In the end, students voted to leave, with one picking up a microphone to announce an immediate evacuation of the square. As they left, they sang “The Internationale” with tears welling up in their eyes.
The students fled in all directions. Fang Zheng was not a protest leader, and followed everyone else out of the square. A younger classmate of his was also at the scene, and he asked her to follow him.
They left Tiananmen Square from the south, then were forced to walk north. By 6am, they were only one kilometre away from the square, and just outside the gates of Zhongnanhai — the seat of political power in China.
As Fang Zheng walked on the roadway, he heard an explosion and smelled smoke behind him. Some people said troops were firing tear gas, but Fang has always thought it was some sort of poison gas shells. A shell went off beside him, releasing a yellow and green smoke. He couldn’t see anything within a two to three metre radius, and felt dizzy and suffocated.
Fang tried to get himself and his classmate to a safe position on the sidewalk, and tried to push her over the one-metre railing separating the road from the pedestrian walkway. But just as he was doing so, a tank appeared through the smoke. Fang turned his head, but still couldn’t see the tank in full view, just that it was in front of him.
As he pushed his classmate onto the walkway, Fang fell on the road, with his upper body still up against the railing. The tank crushed his legs, and rolled him up in the process. His entire body was jolted by the tank’s caterpillar treads, and then dropped with a thud at the back of the vehicle.
“The entire thing happened in less than 15 seconds, from the poison gas shells hitting the ground, to me losing consciousness from the pain of being run over by a tank,” said Fang.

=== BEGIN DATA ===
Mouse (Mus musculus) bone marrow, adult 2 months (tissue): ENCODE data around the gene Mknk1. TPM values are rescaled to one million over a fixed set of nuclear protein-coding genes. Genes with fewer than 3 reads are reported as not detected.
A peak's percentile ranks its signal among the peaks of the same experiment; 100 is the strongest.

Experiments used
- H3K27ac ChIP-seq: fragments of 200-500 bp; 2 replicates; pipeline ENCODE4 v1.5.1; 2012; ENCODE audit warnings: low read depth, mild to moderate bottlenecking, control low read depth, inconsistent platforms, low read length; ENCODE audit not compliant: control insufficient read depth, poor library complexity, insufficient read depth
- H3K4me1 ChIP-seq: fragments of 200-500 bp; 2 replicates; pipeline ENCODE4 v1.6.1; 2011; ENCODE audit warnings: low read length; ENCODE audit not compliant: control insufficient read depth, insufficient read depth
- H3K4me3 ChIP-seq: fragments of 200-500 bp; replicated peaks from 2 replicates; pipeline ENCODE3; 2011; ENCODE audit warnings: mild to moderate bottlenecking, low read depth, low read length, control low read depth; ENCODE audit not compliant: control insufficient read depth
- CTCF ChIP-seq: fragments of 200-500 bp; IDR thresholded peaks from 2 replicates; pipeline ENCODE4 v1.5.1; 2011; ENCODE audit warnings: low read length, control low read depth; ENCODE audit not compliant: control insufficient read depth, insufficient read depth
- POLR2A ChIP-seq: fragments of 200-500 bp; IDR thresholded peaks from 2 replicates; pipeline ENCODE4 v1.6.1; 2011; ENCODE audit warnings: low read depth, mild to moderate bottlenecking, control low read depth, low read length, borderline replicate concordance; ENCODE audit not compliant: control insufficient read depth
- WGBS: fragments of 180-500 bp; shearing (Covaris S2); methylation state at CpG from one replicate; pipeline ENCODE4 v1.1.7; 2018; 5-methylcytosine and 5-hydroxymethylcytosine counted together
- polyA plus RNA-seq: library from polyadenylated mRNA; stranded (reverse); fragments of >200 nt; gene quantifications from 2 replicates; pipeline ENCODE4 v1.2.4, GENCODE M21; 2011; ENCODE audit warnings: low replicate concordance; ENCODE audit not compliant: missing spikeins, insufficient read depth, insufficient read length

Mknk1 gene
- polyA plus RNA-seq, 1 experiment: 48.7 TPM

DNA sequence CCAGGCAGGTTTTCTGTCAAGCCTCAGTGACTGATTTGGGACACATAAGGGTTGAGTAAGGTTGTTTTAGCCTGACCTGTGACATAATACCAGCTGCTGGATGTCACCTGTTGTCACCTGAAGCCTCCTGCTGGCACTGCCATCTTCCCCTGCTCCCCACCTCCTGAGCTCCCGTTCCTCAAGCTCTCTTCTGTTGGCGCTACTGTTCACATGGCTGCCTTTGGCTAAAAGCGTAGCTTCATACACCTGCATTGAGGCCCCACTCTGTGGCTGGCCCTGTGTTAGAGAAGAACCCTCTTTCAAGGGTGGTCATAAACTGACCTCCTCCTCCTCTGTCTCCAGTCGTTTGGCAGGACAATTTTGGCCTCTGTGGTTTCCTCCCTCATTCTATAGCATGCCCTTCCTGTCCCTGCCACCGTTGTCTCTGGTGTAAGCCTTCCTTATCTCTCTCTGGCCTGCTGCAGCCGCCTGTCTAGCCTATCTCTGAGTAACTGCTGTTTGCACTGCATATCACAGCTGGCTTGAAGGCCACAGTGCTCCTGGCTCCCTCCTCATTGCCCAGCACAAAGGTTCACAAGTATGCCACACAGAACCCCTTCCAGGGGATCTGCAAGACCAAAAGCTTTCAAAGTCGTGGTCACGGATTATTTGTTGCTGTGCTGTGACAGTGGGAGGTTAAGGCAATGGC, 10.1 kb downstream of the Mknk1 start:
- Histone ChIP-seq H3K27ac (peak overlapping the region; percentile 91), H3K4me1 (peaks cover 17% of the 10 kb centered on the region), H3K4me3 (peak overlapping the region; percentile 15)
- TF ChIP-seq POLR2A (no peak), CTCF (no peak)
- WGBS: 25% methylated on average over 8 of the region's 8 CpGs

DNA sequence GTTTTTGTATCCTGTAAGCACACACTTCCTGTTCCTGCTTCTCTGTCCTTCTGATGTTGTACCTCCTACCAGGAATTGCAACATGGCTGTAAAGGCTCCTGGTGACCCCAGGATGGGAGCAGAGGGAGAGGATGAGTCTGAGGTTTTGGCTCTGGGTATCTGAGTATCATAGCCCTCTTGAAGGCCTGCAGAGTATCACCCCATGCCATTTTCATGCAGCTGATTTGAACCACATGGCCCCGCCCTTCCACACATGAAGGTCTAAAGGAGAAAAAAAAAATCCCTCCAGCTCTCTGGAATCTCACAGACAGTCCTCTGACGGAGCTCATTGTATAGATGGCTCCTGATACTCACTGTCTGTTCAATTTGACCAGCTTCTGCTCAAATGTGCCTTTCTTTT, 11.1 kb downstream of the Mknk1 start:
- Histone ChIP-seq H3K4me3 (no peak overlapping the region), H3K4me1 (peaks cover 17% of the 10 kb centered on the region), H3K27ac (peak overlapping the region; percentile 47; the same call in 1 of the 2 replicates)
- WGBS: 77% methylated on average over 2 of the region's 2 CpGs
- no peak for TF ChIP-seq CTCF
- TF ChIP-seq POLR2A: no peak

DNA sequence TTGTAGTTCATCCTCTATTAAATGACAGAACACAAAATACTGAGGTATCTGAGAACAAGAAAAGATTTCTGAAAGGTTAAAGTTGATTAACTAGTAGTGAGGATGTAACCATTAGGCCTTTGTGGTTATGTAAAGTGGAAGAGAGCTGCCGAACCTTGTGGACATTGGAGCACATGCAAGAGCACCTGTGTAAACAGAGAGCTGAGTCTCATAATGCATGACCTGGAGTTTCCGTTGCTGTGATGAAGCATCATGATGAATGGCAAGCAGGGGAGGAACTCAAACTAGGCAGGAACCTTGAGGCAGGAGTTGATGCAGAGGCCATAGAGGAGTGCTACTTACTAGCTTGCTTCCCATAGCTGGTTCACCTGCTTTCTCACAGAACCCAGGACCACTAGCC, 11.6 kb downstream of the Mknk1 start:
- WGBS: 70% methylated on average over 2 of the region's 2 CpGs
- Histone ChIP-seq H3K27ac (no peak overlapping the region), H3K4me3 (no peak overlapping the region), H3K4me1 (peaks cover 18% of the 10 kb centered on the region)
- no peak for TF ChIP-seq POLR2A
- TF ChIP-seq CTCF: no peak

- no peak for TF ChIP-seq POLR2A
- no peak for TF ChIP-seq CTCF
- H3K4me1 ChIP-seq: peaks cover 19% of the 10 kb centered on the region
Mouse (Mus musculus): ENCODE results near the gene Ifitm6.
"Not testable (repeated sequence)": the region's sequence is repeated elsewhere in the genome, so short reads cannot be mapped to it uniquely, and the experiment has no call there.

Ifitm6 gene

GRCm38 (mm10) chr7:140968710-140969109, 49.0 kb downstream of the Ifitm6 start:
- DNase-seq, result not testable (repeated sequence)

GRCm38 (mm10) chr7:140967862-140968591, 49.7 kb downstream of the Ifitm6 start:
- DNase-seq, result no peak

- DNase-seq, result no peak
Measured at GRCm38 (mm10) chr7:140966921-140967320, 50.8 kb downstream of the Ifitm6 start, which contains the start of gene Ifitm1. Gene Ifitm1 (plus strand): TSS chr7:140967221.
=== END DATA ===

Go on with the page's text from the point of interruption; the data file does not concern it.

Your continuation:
Ten years later, someone showed Fang a photo taken on June 4, 1989. In the photo, the protagonist is leaning against an iron railing, with his trousers torn, and his legs bloody and broken. Bystanders blocked his face, but Fang could tell by the clothing that he was the person in the photo.
THE SOLDIER FACES THE PEOPLE, THE STUDENT FACES THE POLICE
Some people at the scene jotted down the number of the tank that crushed Fang Zheng's legs -- "106". Scholar Wu Renhua (吳仁華) says the unit in question was from the Tianjin Garrison, and under the command of one Luo Gang (羅剛). His unit was responsible for 11 accounted deaths and many more serious injuries. Luo’s unit is suspected of a number of unaccounted deaths as well.
Meanwhile, Li Xiaoming's unit was driving in circles on the outskirts of the city for the entire day. When they stopped in the evening beside a rice paddy, no one was in the mood to talk and barely anyone slept. But on June the 5th, at 6am, an operations director from the 38th Army rolled up to their position in an armoured vehicle, and escorted the 116th Division to Tiananmen Square.